Everyone knows that an apple is healthier than a cookie, but what happens when an employee is faced with the choice between an apple or a fruit salad? Someone who is trying to make a healthy decision might decide to purchase the fruit salad, with the idea that a variety of fruits will be healthier than sticking to one type of fruit. However, what if the fruit salad was doused in sugary syrup? Even those who have the best intentions can often fall subject to the “health halo,” which can only be addressed with education.
To help stop health-conscious employees from falling into this trap, publish nutritional information so that employees have a clear understanding of what their choices are. Give them easy access to such information by posting it online or in the cafeteria itself (or preferably both).
Some organizations like to differentiate between “healthy” and “healthiest” food options by setting up a caloric scale. Visually identify "healthy" and “healthiest” food choices by creating a color-coded key or logo and post it on the cafeteria menu and on the products themselves. Everyone likes to feel like they have choices and providing these kinds of qualifiers will allow employees to make decisions based on their personal dietary needs.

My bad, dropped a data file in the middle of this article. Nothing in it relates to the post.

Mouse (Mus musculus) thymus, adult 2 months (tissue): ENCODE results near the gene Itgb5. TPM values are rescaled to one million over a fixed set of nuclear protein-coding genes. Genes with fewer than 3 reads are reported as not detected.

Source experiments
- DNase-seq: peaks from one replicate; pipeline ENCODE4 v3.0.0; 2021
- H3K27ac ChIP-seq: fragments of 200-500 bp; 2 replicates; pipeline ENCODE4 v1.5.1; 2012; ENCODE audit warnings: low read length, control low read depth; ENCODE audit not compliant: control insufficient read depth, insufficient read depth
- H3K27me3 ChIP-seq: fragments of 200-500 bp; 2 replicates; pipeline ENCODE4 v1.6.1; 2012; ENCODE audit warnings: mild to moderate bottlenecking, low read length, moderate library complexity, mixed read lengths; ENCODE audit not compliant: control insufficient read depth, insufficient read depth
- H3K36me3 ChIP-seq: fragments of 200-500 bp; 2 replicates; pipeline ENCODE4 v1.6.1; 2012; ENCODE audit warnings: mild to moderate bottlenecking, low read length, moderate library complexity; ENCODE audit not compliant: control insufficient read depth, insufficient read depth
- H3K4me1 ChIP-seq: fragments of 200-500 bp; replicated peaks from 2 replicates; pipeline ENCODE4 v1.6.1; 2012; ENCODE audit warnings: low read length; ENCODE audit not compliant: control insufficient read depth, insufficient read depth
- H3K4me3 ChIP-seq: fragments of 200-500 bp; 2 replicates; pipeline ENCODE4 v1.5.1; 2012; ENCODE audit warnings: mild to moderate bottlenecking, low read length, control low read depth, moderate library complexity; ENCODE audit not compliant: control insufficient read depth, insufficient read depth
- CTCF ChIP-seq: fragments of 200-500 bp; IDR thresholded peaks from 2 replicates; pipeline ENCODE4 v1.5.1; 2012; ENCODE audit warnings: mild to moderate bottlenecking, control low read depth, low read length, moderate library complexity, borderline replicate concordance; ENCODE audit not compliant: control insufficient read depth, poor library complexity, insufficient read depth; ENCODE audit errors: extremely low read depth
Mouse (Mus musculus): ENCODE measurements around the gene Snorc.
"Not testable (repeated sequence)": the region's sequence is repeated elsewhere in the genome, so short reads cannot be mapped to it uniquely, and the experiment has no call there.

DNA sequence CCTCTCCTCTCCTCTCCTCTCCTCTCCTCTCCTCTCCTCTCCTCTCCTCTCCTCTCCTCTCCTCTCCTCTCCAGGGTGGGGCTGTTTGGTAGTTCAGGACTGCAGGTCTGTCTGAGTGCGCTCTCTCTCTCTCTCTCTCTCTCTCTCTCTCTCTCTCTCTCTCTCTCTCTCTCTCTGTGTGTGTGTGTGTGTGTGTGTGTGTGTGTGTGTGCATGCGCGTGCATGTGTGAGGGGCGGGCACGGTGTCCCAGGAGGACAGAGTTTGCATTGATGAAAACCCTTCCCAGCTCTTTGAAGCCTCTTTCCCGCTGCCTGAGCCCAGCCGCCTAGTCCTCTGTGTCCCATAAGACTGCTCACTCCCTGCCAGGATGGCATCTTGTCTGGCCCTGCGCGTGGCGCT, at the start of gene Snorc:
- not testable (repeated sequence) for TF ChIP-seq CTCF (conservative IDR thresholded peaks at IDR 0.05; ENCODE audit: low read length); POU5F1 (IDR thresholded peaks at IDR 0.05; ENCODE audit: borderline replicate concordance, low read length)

Provide Financial Incentives
Another way to encourage employees to make healthier choices is to employ a financial incentive by lowering the prices of healthier foods. In one study, it was shown that by increasing fruit and vegetable choices in the workplace by 30 percent and by reducing the cost of fruits and vegetables by 50 percent, fruit and salad purchases increased by 300 percent (An Environmental Intervention to Increase Fruit and Salad Purchases in a Cafeteria, by Jeffrey, French, Raether, and Baxter, in
Offer Them Support
In addition to revamping the cafeteria, provide employees with a supportive environment that encourages healthy behaviors on all levels:
Draft healthy food policies for the cafeteria and expand them to include restocked vending machines.
Consider the catered events and meetings that the organization hosts, and draw up guidelines for those as well, compiling a list of vendors that specialize in healthy choices.
Promote physical activity throughout the day by creating a positive stairwell environment that encourages people to take the stairs, or help organize an employee walking group.
Offer stress management seminars and endorse opportunities to socialize.
By educating the workforce about the importance of their choices and by providing a supportive environment in which to practice healthy decisions, employees are learning to live healthier today and for the rest of their lives.
Sandi Kaplan, MS, RD, is associate director of clinical development and support at Free & Clear Inc., a provider of evidence-based programs to promote healthy behaviors. She is a dietician with an extensive background in education and is an accomplished speaker and writer for a range of audiences and publications.